Here come the skeptics: Masks will prevent basic transmission so why is everyone up in arms?
20.07.2020

Here come the skeptics: Masks will prevent basic transmission so why is everyone up in arms?

Words by Tom Parker

The closet commentators have come out to play.

Ever since Premier Daniel Andrews announced that from midnight on Wednesday it will be mandatory for Victorians to wear masks, closet commentators have arisen to shower the decision with their critique.

“Dictator Dan Andrews is at it again, VOTE HIM OUT!” wrote one antagonist on Twitter.

“Where is our civil liberties? I guess they don’t exist no more,” another Tweet said.

Outside of that, some have referred to the current Andrews government as “AfDanistan” in light of the announcement.

Skeptics have arrived with a full head of steam. Victoria’s COVID-19 relapse fueled initial frustrations and as peoples’ civil liberties were further encroached, frustrations have boiled over. Now that it is compulsory for face masks to be worn for teenage and adult Victorians living in metropolitan Melbourne and Mitchell Shire, many can’t take it anymore. To put it simply, some people are losing patience in the Andrews government.

Evidence of government ineptitude has flown in via the public housing mismanagement, while hotel quarantine breaches which saw hotel security workers take COVID-19 back to their families, hasn’t helped the situation either.

The dissonance from one situation reverberates into another as the dominoes fall but Andrews must be given breathing space. There’s a degree of human misconduct surrounding COVID-19’s resurgence as people rebel against the rules. While for Andrews, the situation is unprecedented; a pandemic is unprecedented and there must be compassion for what the Premier is dealing with.

From here, it’s a matter of what’s done is done. The most important thing is maximising peoples’ safety in line with the current circumstance. If wearing a mask is currently the most effective response, then that’s what we have to do. There’s no point lambasting on social media – firing off cynical tweets behind your cartoon Twitter alias – now is the time for unity and to have trust in the decision makers.

Your glasses will get fogged up and your beard might have to go but a mask’s effectiveness to prevent basic transmission should far outweigh any petty inconveniences.

Australian Infectious Disease physician and researcher, Professor Sharon Lewin, told Channel Nine this morning that there’s enough evidence from the current spread of COVID-19 to suggest that masks do work.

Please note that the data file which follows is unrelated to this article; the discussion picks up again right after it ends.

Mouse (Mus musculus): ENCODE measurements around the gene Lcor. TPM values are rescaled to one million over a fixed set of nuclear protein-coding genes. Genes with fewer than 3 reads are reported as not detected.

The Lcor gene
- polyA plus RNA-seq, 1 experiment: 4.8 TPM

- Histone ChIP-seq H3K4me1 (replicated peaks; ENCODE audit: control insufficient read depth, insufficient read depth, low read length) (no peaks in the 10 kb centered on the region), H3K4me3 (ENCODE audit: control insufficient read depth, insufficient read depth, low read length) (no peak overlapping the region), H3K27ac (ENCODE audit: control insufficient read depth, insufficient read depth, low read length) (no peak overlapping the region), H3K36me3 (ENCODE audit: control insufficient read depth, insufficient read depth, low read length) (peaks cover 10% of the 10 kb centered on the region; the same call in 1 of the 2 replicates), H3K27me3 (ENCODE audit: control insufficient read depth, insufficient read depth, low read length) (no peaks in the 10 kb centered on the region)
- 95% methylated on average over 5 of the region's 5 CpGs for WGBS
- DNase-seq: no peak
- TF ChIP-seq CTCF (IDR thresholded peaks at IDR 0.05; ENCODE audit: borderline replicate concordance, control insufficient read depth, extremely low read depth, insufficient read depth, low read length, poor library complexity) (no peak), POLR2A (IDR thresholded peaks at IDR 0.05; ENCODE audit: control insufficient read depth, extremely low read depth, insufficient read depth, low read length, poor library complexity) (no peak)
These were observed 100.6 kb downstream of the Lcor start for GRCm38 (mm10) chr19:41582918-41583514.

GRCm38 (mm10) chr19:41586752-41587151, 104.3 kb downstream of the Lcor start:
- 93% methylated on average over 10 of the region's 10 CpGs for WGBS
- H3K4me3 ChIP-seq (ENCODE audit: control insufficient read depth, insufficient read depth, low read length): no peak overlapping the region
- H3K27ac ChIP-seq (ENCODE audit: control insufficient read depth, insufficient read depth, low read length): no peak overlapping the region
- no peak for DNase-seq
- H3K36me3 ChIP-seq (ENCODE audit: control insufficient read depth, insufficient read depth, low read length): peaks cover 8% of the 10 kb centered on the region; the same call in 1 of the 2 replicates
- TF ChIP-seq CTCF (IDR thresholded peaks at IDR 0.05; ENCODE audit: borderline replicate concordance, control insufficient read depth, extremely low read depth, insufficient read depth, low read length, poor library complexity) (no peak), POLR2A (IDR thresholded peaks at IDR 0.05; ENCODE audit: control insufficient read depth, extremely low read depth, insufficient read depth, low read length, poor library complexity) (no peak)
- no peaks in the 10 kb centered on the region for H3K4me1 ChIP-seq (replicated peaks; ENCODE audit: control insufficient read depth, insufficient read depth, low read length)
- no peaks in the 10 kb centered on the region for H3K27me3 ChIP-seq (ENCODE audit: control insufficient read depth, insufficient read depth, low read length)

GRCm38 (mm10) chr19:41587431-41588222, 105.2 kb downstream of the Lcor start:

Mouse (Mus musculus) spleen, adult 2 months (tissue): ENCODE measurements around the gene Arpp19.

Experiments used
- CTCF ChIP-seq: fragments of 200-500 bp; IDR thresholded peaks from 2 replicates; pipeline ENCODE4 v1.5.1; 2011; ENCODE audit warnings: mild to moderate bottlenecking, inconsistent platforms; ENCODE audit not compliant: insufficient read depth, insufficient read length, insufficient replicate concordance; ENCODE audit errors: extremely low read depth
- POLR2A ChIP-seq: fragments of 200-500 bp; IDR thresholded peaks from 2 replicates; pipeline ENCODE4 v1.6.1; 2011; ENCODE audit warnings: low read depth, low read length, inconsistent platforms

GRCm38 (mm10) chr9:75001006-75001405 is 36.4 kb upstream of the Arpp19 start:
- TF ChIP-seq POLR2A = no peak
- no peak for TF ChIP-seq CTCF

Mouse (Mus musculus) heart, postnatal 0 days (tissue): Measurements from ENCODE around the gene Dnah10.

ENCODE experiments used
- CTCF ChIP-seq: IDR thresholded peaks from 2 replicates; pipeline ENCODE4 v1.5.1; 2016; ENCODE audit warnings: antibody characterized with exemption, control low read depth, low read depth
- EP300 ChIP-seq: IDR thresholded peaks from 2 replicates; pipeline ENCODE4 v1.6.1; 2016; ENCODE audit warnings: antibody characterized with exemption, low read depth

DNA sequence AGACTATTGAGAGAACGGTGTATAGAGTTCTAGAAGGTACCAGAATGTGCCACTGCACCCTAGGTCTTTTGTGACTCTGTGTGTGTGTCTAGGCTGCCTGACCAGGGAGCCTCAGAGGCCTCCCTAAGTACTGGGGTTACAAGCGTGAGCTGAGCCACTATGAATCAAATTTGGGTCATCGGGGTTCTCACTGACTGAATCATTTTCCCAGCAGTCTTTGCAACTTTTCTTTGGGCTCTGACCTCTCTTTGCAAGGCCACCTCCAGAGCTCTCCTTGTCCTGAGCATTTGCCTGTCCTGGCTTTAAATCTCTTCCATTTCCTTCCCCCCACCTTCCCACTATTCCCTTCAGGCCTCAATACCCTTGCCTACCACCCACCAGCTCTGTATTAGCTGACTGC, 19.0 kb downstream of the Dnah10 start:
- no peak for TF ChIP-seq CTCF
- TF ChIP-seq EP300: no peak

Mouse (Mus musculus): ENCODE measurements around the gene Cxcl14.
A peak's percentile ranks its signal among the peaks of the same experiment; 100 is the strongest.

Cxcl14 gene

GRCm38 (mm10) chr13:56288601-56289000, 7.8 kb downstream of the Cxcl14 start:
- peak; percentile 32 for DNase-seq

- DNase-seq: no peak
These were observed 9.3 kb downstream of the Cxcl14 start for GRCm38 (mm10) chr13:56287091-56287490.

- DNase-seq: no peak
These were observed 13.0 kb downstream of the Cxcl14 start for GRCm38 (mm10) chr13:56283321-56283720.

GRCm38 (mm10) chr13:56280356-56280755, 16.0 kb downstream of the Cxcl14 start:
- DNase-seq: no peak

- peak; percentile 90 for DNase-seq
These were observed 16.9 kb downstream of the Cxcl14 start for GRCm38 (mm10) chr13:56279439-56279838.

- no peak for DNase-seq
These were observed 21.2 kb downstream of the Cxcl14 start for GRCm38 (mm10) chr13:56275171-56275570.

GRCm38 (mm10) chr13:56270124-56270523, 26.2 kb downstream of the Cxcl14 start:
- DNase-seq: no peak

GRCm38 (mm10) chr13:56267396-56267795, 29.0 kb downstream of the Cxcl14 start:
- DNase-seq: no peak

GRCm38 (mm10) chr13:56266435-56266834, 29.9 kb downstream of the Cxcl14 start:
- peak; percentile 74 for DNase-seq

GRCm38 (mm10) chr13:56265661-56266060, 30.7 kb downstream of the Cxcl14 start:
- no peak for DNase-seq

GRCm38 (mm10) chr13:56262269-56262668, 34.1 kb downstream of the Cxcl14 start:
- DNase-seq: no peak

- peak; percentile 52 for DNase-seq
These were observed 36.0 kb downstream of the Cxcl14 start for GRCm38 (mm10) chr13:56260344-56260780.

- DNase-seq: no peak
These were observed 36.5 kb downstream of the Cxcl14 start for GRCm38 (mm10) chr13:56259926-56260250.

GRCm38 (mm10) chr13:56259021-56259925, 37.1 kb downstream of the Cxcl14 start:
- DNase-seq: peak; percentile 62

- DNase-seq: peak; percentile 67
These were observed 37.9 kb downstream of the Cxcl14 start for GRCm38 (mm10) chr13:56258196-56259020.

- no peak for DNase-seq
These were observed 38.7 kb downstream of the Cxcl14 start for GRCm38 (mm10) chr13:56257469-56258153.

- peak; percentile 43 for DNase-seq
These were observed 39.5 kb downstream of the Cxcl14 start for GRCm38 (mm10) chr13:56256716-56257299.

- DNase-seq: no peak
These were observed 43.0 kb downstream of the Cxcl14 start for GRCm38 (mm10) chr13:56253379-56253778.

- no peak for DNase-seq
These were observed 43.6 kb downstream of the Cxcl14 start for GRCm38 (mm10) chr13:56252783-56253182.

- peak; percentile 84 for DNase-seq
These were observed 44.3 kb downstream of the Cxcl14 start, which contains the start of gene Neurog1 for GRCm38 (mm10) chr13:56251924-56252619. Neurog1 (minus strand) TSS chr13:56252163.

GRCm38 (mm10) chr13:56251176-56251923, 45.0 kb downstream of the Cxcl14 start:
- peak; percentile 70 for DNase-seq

“They play a role in protecting someone from becoming infected,” she explained. “But they also play an important role in stopping someone who is infectious from spreading to other people. We’ve known that for a long time so we have told people if they’re symptomatic don’t go to your doctor without a mask.

“What we hadn’t appreciated is how common people are infectious when they have absolutely no symptoms,” she continued. “The only way to deal with that is universal mask-wearing.

“We have much better evidence just over the last two to three months that this does work.”

So what else do you need to know?

While the general FAQ says that masks must be worn outside by people of metropolitan Melbourne and Mitchell Shire, children below the age of 12 do not have to wear a mask. People living in regional Victoria and who do not live in Mitchell Shire will not need to wear masks outside, however they are recommended.

So if you’re going outside for any of the four reasons that you are allowed – study or work, providing medical care or caregiving, shopping for essentials or when exercising – you need to be wearing a mask. But if you intend to go for a run as part of your exercise, you don’t have to.

People with a specific medical reason are also exempt. If wearing a mask stops you from doing your job then that is reason you are exempt from wearing one as well.

The main requirement is to ensure that your face is covered so if you have another device, like a bandana or a scarf that can cover your face, then that is fine. Chemists stock masks but if you’re after something more durable, there are Melbourne not-for-profits making reusable masks that support charity. You can also make your own mask. Check out a video on how to do that below.

From midnight on Wednesday July 22 onwards, there is a $200 fine for not wearing a mask or covering your face in public.

Find out where you can get yourself a locally-made, reusable mask here

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